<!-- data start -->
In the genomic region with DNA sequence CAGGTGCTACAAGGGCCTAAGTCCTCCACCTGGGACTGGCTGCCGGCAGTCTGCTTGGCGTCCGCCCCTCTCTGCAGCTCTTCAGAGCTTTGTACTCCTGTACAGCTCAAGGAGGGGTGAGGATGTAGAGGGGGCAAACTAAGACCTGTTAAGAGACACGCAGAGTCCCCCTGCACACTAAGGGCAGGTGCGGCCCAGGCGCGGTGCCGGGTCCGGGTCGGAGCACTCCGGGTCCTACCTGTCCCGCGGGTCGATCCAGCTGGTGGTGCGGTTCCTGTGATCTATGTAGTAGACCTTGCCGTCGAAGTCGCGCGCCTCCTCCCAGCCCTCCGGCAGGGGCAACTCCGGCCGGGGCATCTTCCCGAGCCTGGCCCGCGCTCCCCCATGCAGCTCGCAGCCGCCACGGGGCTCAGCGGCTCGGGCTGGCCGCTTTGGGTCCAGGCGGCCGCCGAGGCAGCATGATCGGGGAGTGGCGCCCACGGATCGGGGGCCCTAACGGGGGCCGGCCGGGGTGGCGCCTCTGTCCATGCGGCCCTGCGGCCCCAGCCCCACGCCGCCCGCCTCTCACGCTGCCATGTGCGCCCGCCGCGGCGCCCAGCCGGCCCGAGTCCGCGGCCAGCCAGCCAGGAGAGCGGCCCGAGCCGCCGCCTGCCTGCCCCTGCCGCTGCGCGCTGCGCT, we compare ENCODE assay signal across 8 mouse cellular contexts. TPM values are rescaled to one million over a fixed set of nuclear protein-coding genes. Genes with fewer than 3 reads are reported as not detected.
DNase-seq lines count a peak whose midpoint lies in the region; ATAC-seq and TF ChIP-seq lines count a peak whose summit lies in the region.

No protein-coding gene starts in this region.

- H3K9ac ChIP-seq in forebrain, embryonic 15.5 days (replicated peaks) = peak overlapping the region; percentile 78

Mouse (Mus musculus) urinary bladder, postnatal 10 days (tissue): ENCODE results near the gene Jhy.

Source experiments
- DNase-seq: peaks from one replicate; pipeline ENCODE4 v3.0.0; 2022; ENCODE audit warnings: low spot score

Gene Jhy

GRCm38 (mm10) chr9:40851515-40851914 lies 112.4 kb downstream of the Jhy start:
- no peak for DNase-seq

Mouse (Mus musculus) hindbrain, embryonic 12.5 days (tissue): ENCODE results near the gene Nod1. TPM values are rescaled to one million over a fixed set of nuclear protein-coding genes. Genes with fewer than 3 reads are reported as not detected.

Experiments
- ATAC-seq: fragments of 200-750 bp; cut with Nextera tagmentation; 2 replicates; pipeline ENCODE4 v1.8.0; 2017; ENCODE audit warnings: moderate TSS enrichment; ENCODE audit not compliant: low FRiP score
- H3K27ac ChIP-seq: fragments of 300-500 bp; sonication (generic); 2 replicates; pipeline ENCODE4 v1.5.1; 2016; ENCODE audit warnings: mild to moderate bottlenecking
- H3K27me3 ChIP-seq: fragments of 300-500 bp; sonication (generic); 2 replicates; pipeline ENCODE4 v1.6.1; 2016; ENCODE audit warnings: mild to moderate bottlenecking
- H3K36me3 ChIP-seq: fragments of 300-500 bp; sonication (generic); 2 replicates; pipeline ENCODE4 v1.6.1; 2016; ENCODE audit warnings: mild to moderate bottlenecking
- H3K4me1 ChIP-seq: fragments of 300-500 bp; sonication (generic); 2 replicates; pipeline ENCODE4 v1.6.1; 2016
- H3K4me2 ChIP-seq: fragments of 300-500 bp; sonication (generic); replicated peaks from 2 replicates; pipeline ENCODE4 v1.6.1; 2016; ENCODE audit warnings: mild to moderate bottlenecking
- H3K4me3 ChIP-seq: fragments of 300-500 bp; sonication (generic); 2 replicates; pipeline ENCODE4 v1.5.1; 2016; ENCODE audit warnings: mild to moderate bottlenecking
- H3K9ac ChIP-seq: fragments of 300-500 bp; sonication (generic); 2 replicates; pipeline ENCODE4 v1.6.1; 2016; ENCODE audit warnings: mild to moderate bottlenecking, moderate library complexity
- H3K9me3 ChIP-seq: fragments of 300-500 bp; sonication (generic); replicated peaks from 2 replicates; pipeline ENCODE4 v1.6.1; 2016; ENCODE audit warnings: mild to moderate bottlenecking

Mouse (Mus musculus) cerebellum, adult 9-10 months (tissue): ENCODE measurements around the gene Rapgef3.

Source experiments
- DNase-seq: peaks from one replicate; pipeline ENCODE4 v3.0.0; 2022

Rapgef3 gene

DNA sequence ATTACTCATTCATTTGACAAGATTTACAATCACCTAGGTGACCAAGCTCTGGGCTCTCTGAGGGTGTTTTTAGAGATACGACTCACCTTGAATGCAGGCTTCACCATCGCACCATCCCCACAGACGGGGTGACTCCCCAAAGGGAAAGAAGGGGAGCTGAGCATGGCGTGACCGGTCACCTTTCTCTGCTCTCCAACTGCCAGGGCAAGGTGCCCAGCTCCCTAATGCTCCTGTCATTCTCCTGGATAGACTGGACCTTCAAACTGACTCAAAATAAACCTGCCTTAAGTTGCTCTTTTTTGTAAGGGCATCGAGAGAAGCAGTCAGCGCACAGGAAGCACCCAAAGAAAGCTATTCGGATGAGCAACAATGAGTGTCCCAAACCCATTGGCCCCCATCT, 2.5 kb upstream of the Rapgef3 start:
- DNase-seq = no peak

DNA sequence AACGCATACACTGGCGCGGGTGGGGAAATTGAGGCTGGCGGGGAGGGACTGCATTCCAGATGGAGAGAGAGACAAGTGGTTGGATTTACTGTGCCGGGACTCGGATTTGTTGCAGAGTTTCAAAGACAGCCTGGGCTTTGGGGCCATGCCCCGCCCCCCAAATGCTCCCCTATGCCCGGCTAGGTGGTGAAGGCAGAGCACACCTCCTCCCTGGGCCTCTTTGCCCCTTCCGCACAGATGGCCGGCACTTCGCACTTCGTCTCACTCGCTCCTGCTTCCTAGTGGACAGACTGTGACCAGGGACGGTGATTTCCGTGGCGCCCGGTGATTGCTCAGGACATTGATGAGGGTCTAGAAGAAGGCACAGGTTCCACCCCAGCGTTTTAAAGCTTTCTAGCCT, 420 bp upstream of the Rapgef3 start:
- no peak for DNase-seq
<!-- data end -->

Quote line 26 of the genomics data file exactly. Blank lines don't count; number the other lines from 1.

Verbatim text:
DNA sequence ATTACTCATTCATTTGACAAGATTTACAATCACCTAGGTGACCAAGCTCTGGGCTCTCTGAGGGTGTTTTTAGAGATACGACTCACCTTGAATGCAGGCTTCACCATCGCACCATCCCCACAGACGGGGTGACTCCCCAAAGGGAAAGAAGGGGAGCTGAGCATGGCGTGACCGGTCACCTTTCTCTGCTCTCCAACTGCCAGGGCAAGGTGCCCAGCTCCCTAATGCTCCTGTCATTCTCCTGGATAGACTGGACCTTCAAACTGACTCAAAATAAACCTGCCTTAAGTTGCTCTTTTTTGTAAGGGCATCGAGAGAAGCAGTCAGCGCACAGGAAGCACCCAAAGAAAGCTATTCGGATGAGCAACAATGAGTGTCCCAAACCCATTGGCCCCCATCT, 2.5 kb upstream of the Rapgef3 start: